China is to halve the cash machine limit for certain cardholders visiting the gambling enclave of Macau, in what analysts said was its latest effort to curb massive capital outflows caused by the falling yuan.
From Saturday, punters using the UnionPay system — around half of those visiting the city from the mainland — will only be able to get 5,000 patacas (around US$600 or HK$4,900) each time they go to the ATM, the Monetary Authority of Macao said.
The move was to “further strengthen the measures to regulate Mainland bank card cash withdrawals,” it said.
A South China Morning Post report Friday saying that the limit would apply to total daily withdrawals sent Hong Kong-listed casino stocks plunging.
Sands China closed down 7.87 percent, Wynn Macau was 7.09 percent lower and Galaxy Entertainment lost 7.04 percent.
The Macau Monetary Authority statement came after the market had closed.
UnionPay International said in a statement to AFP that its overseas cash withdrawal policies “remain the same” –- 10,000 yuan per day with an annual cap of 100,000 yuan (US$14,500) –- but added it complies with regulations and laws issued by relevant authorities.
Despite their incremental nature, the changes appear to be an attempt by Chinese authorities to stem a growing tide of capital flowing out of China as locals seek safer investments abroad, analysts said.
Capital flight is estimated by Bloomberg to have reached US$1 trillion in 2015 and has continued during 2016, despite recent efforts by Beijing to tighten restrictions on currency flows.
China‘s foreign exchange reserves, the world’s largest hard-currency stockpile, dropped for the fifth-straight month in November to US$3.05 trillion, prompting authorities to step up control on capital flight.
Beijing had earlier this week warned against “irrational” overseas acquisitions as more domestic funds were being spent overseas with Chinese company’s increasing shopping spree on foreign asset.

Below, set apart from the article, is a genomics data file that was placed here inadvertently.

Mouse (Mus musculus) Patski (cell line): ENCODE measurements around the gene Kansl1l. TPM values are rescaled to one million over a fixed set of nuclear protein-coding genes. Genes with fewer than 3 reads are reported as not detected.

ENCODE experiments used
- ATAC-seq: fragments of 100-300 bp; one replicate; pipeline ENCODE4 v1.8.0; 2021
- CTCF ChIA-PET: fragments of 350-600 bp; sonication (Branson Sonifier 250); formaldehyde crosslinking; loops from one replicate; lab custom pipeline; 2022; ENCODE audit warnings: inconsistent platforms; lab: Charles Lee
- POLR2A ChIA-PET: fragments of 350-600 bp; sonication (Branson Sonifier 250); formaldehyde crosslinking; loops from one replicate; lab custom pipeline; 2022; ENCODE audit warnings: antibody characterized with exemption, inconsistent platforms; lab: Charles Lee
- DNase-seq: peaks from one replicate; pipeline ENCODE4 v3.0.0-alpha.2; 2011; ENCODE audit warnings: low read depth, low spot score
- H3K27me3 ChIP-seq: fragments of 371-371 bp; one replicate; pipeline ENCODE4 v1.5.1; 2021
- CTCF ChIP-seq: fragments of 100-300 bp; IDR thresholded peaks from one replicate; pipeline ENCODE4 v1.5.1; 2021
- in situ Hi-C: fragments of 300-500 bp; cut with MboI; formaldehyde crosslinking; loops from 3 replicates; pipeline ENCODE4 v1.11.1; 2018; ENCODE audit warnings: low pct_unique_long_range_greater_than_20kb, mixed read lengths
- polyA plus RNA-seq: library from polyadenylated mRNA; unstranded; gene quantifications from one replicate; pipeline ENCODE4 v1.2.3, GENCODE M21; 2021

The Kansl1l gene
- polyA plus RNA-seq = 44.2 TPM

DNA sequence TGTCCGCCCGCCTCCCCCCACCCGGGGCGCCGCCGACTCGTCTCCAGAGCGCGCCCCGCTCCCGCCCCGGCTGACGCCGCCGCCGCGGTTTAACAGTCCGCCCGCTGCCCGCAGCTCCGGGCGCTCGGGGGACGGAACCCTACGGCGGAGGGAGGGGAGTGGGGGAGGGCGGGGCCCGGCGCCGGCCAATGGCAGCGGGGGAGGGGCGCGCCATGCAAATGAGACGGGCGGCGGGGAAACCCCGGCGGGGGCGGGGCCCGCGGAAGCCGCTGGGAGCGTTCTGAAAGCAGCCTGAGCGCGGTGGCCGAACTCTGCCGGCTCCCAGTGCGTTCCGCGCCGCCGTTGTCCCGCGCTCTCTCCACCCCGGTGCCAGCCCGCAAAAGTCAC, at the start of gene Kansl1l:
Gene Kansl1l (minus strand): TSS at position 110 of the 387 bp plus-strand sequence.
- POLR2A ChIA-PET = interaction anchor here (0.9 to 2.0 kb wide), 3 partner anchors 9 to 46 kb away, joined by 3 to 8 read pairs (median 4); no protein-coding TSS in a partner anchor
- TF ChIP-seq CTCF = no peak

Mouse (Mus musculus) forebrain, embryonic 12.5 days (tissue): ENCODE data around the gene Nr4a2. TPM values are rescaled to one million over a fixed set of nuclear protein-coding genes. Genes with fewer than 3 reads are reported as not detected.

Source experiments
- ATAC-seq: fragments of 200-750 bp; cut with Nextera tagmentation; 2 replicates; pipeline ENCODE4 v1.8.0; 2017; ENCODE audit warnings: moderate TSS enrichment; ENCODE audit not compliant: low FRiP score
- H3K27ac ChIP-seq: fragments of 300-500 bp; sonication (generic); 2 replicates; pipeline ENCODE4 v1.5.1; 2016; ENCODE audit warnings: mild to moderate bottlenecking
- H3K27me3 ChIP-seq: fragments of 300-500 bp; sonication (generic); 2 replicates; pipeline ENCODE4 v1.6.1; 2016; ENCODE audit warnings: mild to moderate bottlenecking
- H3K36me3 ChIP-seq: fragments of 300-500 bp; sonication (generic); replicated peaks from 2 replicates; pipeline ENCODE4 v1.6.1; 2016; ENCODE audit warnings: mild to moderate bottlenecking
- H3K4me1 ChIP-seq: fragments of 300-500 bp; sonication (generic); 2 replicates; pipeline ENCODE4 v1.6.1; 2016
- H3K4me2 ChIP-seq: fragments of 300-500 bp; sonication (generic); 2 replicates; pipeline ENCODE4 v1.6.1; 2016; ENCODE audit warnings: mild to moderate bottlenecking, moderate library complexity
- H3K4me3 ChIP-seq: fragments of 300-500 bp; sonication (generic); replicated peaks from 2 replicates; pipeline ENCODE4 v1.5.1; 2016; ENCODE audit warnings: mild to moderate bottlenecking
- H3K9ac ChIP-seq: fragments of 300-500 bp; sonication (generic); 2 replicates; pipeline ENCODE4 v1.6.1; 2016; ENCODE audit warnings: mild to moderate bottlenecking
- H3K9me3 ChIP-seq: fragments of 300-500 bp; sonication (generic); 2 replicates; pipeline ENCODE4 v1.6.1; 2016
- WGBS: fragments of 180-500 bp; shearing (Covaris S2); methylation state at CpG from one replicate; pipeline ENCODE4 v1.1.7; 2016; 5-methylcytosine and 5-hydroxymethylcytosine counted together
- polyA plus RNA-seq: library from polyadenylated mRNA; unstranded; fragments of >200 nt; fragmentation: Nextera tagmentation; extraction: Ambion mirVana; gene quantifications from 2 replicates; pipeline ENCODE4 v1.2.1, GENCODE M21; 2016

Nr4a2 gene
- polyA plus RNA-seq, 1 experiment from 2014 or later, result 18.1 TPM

It also indicated it could relax restrictions on foreign investment in some sectors.
While analysts initially predicted a significant impact to the city’s gaming revenues from the move, they walked back their assessments in light of the statement from Macau.
Restricting the amount of cash available per transaction was an “incremental step” to stop capital outflows by making cash withdrawals less convenient, Francis Lun of Hong Kong-based GEO Securities told AFP.
“It makes it more difficult for people to send money out of the country. They hope they can reduce the spending of Chinese overseas by limiting the amount they can take out at one time, so they have to do it more than once. They’re putting in more roadblocks,” he said.
“The number one problem facing Chinese authorities is the outflow of hard currency,” he added.
The stock plunges were “overdone” he said after it emerged that the slashing of withdrawals was less drastic than previously thought.
China’s State Administration of Foreign Exchange Reserve had already capped the amount of money UnionPay cardholders could spend overseas on insurance products earlier this year as wealthy Chinese have been buying up insurance policies in Hong Kong using credit cards.